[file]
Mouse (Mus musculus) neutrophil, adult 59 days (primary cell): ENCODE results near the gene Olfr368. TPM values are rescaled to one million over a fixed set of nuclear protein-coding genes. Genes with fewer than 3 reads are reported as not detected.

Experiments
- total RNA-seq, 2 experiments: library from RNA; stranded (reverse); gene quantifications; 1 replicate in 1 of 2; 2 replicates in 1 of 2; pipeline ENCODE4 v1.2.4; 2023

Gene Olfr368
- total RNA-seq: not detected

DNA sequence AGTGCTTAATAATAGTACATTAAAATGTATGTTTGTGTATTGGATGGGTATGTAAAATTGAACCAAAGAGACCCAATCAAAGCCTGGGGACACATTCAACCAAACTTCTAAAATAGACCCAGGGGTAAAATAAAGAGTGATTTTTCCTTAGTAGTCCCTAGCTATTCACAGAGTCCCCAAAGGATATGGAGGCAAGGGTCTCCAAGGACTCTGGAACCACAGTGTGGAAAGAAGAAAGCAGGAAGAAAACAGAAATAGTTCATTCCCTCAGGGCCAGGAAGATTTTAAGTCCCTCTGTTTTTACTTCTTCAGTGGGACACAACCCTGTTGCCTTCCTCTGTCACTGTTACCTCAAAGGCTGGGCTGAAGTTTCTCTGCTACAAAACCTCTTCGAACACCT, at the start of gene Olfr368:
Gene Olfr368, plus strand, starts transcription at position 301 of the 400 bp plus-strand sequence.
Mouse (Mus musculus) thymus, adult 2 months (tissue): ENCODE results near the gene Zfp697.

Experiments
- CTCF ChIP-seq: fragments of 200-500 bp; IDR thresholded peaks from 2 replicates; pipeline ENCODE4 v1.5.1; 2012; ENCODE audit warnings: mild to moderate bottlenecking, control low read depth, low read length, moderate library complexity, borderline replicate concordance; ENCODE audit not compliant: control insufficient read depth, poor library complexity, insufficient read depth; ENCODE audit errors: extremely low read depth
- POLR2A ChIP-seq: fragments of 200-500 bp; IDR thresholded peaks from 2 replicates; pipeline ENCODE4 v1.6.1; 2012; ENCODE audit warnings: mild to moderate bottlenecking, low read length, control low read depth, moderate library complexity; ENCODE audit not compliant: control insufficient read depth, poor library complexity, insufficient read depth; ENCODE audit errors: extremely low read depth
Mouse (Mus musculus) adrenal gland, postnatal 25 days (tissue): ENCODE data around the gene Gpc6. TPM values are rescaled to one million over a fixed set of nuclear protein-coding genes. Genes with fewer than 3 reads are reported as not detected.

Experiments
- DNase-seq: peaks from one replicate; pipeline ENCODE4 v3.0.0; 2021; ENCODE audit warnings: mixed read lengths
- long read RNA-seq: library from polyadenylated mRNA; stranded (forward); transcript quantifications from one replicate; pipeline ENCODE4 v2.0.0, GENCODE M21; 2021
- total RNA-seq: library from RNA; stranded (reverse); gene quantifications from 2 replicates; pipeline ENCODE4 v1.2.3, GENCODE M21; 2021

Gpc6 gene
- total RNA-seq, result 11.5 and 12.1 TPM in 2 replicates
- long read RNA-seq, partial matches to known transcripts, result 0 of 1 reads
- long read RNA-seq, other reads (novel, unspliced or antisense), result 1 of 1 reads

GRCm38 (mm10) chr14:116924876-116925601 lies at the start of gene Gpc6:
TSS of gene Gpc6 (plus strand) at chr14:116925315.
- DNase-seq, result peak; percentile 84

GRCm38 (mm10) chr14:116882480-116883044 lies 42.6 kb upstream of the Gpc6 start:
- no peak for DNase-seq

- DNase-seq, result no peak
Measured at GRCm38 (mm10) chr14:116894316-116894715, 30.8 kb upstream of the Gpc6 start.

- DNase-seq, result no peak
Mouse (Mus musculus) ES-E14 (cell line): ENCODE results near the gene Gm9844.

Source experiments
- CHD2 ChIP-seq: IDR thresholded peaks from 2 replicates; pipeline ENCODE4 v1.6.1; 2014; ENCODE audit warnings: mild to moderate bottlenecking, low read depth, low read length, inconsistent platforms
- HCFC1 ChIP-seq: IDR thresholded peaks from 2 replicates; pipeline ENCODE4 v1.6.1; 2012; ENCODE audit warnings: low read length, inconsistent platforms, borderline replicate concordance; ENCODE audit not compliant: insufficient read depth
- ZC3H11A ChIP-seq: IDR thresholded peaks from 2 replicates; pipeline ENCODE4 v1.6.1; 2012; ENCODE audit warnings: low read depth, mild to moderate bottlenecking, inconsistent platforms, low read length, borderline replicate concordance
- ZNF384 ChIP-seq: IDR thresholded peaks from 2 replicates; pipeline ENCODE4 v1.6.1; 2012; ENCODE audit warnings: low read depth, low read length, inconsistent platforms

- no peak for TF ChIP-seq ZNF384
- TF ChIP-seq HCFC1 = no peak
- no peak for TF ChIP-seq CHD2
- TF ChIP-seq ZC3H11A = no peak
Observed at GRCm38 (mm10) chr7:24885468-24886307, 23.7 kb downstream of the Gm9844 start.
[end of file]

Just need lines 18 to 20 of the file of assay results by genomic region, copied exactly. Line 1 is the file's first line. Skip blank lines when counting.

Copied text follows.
- total RNA-seq, result 11.5 and 12.1 TPM in 2 replicates
- long read RNA-seq, partial matches to known transcripts, result 0 of 1 reads
- long read RNA-seq, other reads (novel, unspliced or antisense), result 1 of 1 reads